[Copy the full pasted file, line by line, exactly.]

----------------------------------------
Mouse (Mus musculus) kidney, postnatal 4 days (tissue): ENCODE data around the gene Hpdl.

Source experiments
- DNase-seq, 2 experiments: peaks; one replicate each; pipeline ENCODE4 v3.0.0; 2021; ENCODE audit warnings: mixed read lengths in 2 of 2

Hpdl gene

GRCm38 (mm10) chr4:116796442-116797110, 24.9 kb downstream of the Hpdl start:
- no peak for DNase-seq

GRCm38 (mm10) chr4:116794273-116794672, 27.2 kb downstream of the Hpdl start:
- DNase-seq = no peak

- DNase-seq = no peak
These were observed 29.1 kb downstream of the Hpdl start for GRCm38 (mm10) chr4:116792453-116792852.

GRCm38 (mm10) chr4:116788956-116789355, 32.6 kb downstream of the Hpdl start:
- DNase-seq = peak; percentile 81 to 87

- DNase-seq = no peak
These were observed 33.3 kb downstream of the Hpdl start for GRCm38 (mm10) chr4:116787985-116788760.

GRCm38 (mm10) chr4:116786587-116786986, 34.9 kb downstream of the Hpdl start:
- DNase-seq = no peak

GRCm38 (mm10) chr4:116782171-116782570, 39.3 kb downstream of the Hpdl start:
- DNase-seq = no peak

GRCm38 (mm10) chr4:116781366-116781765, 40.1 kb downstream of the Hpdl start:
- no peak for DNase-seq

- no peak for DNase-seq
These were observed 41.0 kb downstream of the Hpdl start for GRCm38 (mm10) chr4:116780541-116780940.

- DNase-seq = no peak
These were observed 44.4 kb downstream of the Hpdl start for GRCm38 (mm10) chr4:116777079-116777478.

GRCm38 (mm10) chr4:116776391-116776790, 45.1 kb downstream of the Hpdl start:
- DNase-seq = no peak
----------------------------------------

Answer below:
Mouse (Mus musculus) kidney, postnatal 4 days (tissue): ENCODE data around the gene Hpdl.

Source experiments
- DNase-seq, 2 experiments: peaks; one replicate each; pipeline ENCODE4 v3.0.0; 2021; ENCODE audit warnings: mixed read lengths in 2 of 2

Hpdl gene

GRCm38 (mm10) chr4:116796442-116797110, 24.9 kb downstream of the Hpdl start:
- no peak for DNase-seq

GRCm38 (mm10) chr4:116794273-116794672, 27.2 kb downstream of the Hpdl start:
- DNase-seq = no peak

- DNase-seq = no peak
These were observed 29.1 kb downstream of the Hpdl start for GRCm38 (mm10) chr4:116792453-116792852.

GRCm38 (mm10) chr4:116788956-116789355, 32.6 kb downstream of the Hpdl start:
- DNase-seq = peak; percentile 81 to 87

- DNase-seq = no peak
These were observed 33.3 kb downstream of the Hpdl start for GRCm38 (mm10) chr4:116787985-116788760.

GRCm38 (mm10) chr4:116786587-116786986, 34.9 kb downstream of the Hpdl start:
- DNase-seq = no peak

GRCm38 (mm10) chr4:116782171-116782570, 39.3 kb downstream of the Hpdl start:
- DNase-seq = no peak

GRCm38 (mm10) chr4:116781366-116781765, 40.1 kb downstream of the Hpdl start:
- no peak for DNase-seq

- no peak for DNase-seq
These were observed 41.0 kb downstream of the Hpdl start for GRCm38 (mm10) chr4:116780541-116780940.

- DNase-seq = no peak
These were observed 44.4 kb downstream of the Hpdl start for GRCm38 (mm10) chr4:116777079-116777478.

GRCm38 (mm10) chr4:116776391-116776790, 45.1 kb downstream of the Hpdl start:
- DNase-seq = no peak